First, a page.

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Submission Preparation Checklist

As part of the submission process, authors are required to check off their submission's compliance with all of the following items, and submissions may be returned to authors that do not adhere to these guidelines.
  • The submission has not been previously published, nor is it before another journal for consideration (or an explanation has been provided in Comments to the Editor).
  • The submission file is in OpenOffice, Microsoft Word, RTF, or WordPerfect document file format.
  • Where available, URLs for the references have been provided.
  • The text is double-spaced; uses a 12-point font; employs italics, rather than underlining (except with URL addresses); and all illustrations, figures, and tables are placed within the text at the appropriate points, rather than at the end.
  • The text adheres to the stylistic and bibliographic requirements outlined in the Author Guidelines, which is found in About the Journal.
  • If submitting to a peer-reviewed section of the journal, the instructions in Ensuring a Blind Review have been followed.

Author Guidelines

What to Send
When sending your submission, it is important to note that you must send it in two different files, each containing the following information:

The “blank” Submission: In this copy you are to include the title followed by an abstract of about 100 words describing your submission (abstracts are published separately to help readers choose the articles they wish to read). The body of the work should not exceed 6,000 words in length excluding references. Nowhere in this text can the author(s) name appear, or any related details to their identity (i.e., publications, names of colleagues, schools, etc). Submissions are to adhere to the guidelines of the Publication Manual of the American Psychological Association (Sixth Edition). They must also be sent in double-spaced 12 pt format with Times Roman (or similar) font.

Authorship Information: Include in this separate file, a brief autobiography of the author(s) to facilitate a blind review process. Such information as current position, professional affiliation, academic background, and areas of current research interest should be included. Please include your mailing address and e-mail address. A photo of the author (s) may be included.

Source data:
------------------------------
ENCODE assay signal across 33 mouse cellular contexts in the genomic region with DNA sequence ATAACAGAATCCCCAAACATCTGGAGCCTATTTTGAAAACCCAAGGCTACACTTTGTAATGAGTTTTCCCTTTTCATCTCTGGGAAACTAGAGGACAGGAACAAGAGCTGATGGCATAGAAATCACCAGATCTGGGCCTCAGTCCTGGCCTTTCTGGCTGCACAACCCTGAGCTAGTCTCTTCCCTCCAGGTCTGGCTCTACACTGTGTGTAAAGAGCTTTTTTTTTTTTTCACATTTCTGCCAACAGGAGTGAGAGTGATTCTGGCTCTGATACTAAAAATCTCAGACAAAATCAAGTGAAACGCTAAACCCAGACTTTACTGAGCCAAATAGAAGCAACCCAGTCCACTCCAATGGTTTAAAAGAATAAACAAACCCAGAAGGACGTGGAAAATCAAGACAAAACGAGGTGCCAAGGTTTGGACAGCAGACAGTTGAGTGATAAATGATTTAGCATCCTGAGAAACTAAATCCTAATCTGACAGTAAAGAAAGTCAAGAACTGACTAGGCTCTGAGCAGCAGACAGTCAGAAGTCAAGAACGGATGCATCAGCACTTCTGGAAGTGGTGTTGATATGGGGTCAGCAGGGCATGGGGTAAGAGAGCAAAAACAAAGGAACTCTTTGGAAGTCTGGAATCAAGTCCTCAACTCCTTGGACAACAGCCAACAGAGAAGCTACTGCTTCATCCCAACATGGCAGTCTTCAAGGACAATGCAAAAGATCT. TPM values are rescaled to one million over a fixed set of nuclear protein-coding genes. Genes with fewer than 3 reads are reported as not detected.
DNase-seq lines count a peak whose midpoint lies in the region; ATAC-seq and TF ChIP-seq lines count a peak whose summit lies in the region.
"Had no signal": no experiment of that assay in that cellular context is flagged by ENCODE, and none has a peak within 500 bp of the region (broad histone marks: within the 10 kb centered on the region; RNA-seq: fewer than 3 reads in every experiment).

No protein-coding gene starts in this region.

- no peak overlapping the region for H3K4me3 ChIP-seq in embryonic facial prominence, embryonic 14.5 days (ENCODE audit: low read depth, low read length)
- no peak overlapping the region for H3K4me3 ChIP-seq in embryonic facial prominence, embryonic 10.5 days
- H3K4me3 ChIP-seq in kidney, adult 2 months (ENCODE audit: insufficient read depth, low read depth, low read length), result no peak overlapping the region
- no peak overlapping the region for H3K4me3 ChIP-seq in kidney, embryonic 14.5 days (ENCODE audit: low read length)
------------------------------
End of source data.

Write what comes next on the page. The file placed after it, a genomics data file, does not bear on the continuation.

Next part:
Manuscripts will be accepted throughout the year and will be published in any of the three issues at the discretion of the editorial staff. There is no remuneration for contributors.

As mentioned above, the referencing style used in the Canadian Journal of Action Research is the Publication Manual of the American Psychological Association (Sixth Edition). References should be indicated in the text by giving the author's name followed by the year in parentheses, e.g. '... early research by John So and James So (1975) showed ...'; alternatively this could be shown as '... early research (So & So, 1975) showed ...'. All written quotes should have a page number included in the reference. For example, "Work is love made visible" (Gibran, 1923, p.15). Use p. as the abbreviation for page, not pg.

In-text references, when there are more than one, should be in alphabetical order. For example (Arnold, 1994; Jones and Demp, 1990; Lee, 2001; Smith and Yuan, 1983).

The full references should be listed in alphabetical order at the end of the paper using the following style:

Book

Mills, G. E. (2000). Action research: A guide for the teacher researcher. Columbus, OH: Merrill.

Pearsall, J. (Ed.). (2001). New Oxford Dictionary of English. Oxford: Oxford University Press.

Journal Article

Miller, H. M. (2002). The SSR handbook: How to organize and manage a Sustained Silent Reading program. Journal of Adolescent and Adult Literacy, 45(5), 434-435.

Articles in Edited Works

Slee, R. (1991) Institutional approaches to discipline. In M. Lovegrove and R. Lewis, (eds) Classroom Discipline, Melbourne: Longman Cheshire.

Theses

D’Oria, T. (2004) How I Improved My Teaching Practice in Grade 9 Boys’ Physical Education to Increase Students’ Participation and Enjoyment. Unpublished Master of Education thesis, Nipissing University.

Unpublished Works

McGaw, B. (1993) Improving education and training research. Unpublished manuscript, Melbourne: Australian Council for Educational Research.

Online Sources

Education Quality and Accountability Office. (2003, October). Ontario secondary school literacy test: Report of provincial results, Highlights. Retrieved November 26, 2004 from http://www.eqao.com/pdf_e/04/04P009e.pdf